As the 11th annual Great Northwest Glass Quest gets ready to kick off Feb. 14-23, Chuck Barlew and Amy DeCrescenzo are busy crafting elaborate and intricate clues for those seeking a tougher challenge. A growing group of sleuths called Xtreme Questers have dialed up the difficulty level.
"Xtreme Quest is about not only using your feet and your eyes but also your brain,” Xtreme Quest organizer Barlew writes on the group’s Facebook Page, where he and his partner DeCrescenzo post clues. “Solving puzzles, equations, deciphering words. All the things you do to get yourself completely involved and active."
Xtreme Questers follow all the same rules and use the same public locations as traditional questers, but multi-layered riddle create a unique experience.
"I put a lot of thought and planning into the clues that we post," Barlew said. He was standing with DeCrescenzo in Mark Ellinger's Glass Quest studio among hundreds of effervescent glass balls packaged in totes awaiting distribution to sponsors.
Glass Quest is a free public event planned by the Camano Island Chamber of Commerce that attracts more than 10,000 people to the area each year for an epic hide-and-seek adventure in the Stanwood-Camano area. It allows businesses and organizations to hide plastic clue balls in public spaces.
Questers search for the hidden clue balls — which are often camouflaged with paint, texture or decorations — and exchange them for hand-blown glass balls uniquely created by Glass Quest artists Mark and Marcus Ellinger of Stanwood.
"We anticipate the 2020 Great Northwest Glass Quest to be an action-packed 10-day event with more visitors than ever visiting the Stanwood-Camano area to quest, shop, dine and explore the beauty of our parks and recreational activities,” said chamber Executive Director Jessica McCready.
Clues can be tricky
Barlew and DeCrescenzo hide their clue balls first and then mastermind the corresponding clues to find them. Xtreme Quest clues often incorporate photos, history, geography, mathematics, navigation and wordplay, as well as nods to encryption-hyped movies like “National Treasure” and “The Da Vinci Code.”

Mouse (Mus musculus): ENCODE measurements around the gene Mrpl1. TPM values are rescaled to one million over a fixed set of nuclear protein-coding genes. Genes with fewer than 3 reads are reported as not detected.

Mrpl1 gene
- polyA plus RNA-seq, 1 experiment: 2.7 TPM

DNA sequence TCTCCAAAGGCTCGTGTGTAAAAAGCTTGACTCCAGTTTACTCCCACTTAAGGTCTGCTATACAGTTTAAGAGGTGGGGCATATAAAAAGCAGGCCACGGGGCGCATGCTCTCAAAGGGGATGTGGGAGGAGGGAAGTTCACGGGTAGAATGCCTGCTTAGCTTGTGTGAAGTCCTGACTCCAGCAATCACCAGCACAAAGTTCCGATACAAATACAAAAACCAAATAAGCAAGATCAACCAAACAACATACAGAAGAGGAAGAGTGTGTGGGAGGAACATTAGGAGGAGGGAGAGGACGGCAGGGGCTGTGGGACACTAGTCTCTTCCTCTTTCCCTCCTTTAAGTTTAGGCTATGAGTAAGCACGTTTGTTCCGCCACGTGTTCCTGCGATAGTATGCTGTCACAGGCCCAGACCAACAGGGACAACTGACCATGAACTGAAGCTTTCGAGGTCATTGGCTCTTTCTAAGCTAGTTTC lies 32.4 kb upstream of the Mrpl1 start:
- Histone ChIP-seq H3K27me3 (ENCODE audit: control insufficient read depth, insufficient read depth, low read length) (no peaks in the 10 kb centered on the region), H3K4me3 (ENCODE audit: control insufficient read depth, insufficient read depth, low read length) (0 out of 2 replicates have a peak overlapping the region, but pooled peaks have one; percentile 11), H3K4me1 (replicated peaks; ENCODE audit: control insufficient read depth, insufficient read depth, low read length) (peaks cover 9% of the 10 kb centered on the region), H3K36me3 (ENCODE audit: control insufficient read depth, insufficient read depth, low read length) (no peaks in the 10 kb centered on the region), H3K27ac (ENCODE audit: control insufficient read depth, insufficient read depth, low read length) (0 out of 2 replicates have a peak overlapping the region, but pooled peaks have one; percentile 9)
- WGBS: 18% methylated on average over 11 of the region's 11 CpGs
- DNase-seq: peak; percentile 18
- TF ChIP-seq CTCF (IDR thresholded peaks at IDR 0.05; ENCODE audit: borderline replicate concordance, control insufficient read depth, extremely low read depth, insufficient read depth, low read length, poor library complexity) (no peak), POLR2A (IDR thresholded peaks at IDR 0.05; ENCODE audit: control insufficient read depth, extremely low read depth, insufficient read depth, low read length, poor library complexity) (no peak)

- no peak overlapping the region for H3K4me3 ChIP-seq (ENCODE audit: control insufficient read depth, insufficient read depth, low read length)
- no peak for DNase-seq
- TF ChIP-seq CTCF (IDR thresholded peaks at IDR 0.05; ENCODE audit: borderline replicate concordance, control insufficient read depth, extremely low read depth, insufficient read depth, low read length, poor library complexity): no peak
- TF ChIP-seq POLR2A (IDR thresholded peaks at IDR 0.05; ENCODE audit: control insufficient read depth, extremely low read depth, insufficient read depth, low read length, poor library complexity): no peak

Xtreme Quester Jeryl McDonald wrote on the Xtreme Quest Facebook page last year that she had found a clue ball in the fort by the ivy wall. It wasn't easy.
She wrote that it took "three hours of looking at pictures of the boards to decode, then two days of searching."
Xtreme Questers rejoiced, congratulating McDonald before moving on to another awaiting clue ball.
"The group forum has been a real asset for people to stay motivated," Barlew said. "And while they don't spoil the answers, they do often link up to search areas together."
"Xtreme Questers are like comrades, we really cheer each other on," said Jennifer Mellum, who'd found a clue ball during one of the year-round Xtreme events that Barlew and DeCrescenzo now host in conjunction with Glass Quest Studio. "It's nice to get outdoors, and Chuck and Amy are just super positive and supportive."
Grown to 500 members
From the start, Barlew has worked hard to build that kind of interactive family friendly culture within Xtreme Quest just as the entire Glass Quest has.
Barlew began as a regular quester when the event started in 2009. He was looking for something free and fun to do with his kids. It soon became his passion.
In 2013, he became an independent participating business in Glass Quest and started creating his own style of clue ball hunts. Before long, he developed a reputation for hiding extremely challenging clue balls.
When Barlew introduced his partner, DeCrescenzo, to Xtreme Questing in February 2018, she too became hooked. Together they manage the Facebook group page “Xtreme Quest of the Great Northwest,” which they launched just a week before the 2019 Glass Quest. It now boasts nearly 500 members.
That same year, they hosted a children's Extreme Quest event at Lake Goodwin, and this year will host an Xtreme kids' event at Heritage Park where the winner takes home a glass ball. All young participants will receive what's called a "glass pebble," a quarter-size piece of smooth glass clipped near the end of the glass blowing process.
Clue balls must be visible from at least one angle without disturbing vegetation, and questers are encouraged to respect the environment and leave-no-trace as they search — a practice of ensuring natural spaces stay natural, untrampled and litter-free.
"Questers have a real sense of community," DeCrescenzo said. "Whole families get out together, and even though our Xtreme Quest clues can be challenging, we do our best to keep all of our searches kid and pet-friendly."